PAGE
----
# How to Calculate Priming Sugar while Bottling Lagers?

``````Primary Fermentation: 50*F/10*C       2 weeks
Diacetyl Rest:        65*F/18.3*C     2 weeks
Lager:                31*F/-0.5*C     4 weeks
``````

I am reading contradictory information regarding the amount of priming sugar to add for carbonation to a lager.

Some sources suggest using the `highest temperature` (in my case, 65*F/18.3*C) while other sources suggest using the `lowest temperature` (31*F/-0.5*C) assuming it was held "for a while", and other sources suggest using the `current temperature` as the input to calculating the total priming sugar.

For example, using the calculators from Brewer's Friend and Northern Brewer, for 2.2 volumes of CO2 for 5 gallons of beer:

``````Brewer's Friend  33*F  1.5oz  of corn sugar
Brewer's Friend  65*F  3.8oz  of corn sugar
Northern Brewer  33*F  1.57oz of corn sugar
Northern Brewer  65*F  3.5oz  of corn sugar
``````

What about the fact that when I take my carboy out of the freezer into room temperature, it takes me no less than 5 minutes to siphon it into a bottling bucket, and no less than 30 minutes to bottle 5 gallons (operating at my peak efficiency)?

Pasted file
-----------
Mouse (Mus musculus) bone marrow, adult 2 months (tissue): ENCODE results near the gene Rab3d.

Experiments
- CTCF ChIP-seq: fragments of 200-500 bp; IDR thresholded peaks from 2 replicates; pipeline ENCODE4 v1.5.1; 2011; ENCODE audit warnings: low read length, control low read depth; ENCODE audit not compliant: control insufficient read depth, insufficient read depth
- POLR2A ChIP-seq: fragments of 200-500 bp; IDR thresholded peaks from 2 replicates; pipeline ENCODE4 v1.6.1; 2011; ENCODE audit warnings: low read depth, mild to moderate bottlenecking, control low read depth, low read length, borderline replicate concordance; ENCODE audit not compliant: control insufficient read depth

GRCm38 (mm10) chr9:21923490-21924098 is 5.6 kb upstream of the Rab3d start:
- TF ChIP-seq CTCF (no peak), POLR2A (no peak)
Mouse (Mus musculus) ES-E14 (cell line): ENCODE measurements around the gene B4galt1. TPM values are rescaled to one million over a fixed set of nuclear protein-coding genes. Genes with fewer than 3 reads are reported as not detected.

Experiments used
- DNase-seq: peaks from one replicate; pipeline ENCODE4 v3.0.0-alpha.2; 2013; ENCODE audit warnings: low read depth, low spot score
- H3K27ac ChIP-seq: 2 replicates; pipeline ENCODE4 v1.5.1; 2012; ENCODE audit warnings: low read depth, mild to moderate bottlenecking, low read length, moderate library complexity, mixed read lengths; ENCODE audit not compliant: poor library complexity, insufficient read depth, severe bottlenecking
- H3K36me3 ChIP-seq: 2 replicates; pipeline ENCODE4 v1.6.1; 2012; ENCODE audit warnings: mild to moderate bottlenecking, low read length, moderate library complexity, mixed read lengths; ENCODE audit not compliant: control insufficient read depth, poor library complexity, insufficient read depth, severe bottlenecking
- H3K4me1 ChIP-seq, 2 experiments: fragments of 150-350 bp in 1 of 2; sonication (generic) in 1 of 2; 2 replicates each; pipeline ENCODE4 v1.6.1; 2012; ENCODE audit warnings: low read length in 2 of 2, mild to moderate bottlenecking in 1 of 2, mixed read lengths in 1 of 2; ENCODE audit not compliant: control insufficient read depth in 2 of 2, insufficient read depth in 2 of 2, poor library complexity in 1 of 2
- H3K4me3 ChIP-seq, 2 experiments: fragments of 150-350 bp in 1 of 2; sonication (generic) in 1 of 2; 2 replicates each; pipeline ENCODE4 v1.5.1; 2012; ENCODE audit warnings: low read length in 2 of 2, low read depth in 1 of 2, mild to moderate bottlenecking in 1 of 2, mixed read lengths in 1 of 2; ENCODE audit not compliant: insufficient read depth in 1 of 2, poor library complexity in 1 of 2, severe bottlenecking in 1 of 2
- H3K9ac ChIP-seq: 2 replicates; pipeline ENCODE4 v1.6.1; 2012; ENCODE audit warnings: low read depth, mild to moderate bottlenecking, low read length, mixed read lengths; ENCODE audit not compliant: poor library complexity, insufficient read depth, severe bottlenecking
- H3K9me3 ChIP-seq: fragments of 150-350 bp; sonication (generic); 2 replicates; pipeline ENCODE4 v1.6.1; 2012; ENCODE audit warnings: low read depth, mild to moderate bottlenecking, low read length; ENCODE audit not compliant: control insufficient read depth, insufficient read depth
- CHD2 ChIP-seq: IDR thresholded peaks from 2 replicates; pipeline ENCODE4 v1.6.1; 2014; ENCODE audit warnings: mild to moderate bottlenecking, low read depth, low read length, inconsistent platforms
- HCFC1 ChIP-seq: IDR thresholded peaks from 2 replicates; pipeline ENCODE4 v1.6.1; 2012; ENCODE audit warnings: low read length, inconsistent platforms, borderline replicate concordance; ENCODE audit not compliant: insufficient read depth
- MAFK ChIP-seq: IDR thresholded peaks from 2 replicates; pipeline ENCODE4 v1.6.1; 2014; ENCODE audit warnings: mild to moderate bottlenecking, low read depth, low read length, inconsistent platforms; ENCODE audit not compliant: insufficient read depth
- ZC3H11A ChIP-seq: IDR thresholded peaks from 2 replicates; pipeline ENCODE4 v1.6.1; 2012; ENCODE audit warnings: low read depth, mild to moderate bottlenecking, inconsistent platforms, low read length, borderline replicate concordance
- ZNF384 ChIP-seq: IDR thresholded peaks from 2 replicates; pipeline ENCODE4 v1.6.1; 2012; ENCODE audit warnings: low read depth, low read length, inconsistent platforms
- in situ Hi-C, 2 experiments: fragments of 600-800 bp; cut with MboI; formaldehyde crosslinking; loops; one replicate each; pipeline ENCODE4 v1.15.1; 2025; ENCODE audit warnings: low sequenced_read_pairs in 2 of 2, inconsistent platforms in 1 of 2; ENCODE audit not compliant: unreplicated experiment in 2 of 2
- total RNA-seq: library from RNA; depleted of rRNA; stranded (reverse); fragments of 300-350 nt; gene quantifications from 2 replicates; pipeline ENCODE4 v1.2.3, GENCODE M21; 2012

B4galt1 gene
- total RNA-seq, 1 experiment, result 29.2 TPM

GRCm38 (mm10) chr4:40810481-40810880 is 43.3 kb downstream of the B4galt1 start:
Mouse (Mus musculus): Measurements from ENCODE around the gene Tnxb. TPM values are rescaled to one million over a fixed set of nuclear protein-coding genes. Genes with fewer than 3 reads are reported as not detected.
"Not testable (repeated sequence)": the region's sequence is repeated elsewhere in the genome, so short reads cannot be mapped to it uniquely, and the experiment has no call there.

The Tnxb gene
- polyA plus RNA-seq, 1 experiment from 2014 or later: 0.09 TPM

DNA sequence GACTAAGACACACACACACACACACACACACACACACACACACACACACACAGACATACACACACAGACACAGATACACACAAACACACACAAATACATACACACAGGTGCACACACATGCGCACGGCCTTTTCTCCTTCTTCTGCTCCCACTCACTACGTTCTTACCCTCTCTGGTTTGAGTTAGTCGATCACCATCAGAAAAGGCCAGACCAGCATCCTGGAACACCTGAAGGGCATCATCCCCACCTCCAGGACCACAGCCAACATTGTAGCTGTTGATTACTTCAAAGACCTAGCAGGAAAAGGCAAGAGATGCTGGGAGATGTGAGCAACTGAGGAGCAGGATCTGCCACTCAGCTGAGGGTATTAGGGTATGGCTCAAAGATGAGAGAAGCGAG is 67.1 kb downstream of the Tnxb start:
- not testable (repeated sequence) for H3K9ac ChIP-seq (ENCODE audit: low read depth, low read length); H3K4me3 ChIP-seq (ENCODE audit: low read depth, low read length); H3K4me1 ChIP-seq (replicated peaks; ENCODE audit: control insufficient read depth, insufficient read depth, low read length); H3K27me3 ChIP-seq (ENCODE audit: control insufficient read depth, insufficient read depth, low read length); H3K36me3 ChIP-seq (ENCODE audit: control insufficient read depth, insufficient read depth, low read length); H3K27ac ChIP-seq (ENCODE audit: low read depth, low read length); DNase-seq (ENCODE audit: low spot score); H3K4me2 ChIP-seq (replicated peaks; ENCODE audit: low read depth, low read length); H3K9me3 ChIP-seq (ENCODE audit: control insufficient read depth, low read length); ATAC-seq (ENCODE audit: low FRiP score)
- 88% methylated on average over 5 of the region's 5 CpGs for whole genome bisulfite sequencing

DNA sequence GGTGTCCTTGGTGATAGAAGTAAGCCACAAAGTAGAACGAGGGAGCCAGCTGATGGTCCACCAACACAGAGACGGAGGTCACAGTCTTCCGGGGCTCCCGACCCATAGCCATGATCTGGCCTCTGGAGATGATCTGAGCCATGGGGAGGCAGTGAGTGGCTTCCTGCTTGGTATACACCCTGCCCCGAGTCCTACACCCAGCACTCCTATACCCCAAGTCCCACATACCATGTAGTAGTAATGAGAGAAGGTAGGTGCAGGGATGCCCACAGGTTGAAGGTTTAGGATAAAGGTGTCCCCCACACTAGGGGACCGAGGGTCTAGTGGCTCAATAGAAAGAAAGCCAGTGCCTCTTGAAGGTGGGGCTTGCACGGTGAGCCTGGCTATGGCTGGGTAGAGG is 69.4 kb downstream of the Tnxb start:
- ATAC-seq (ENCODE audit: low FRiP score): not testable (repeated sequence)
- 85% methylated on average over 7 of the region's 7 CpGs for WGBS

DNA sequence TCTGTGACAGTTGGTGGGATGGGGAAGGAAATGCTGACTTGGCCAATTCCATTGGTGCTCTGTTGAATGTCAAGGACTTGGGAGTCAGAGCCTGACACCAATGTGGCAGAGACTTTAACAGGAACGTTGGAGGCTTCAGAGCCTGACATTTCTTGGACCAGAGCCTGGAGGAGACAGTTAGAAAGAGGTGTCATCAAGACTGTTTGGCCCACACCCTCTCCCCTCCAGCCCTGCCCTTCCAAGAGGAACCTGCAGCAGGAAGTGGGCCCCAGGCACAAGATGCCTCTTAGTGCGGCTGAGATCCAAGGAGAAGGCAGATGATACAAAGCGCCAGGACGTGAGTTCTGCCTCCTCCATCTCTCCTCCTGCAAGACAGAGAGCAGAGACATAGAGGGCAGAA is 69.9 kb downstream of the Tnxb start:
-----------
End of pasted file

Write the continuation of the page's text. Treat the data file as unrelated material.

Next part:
Additionally, I fill 12 bottles at a time before capping them all. Not only is the bottling bucket warming at one rate, but each of the bottles are warming up at different rates based on the time they have been out.

What is relevant here? Is it "the temperature of the bottle at the moment it was sealed with a cap"?

Am I over thinking this or are these relevant issues? Should I just wait for the beer to warm up to the stable room temperature, calculate the priming sugar based on room temperature and go from there? Or, does carbon dioxide escape the solution based on a function of time and temperature, not just temperature, which would require me to leave the carboy at room temperature for some time before adding the priming sugar?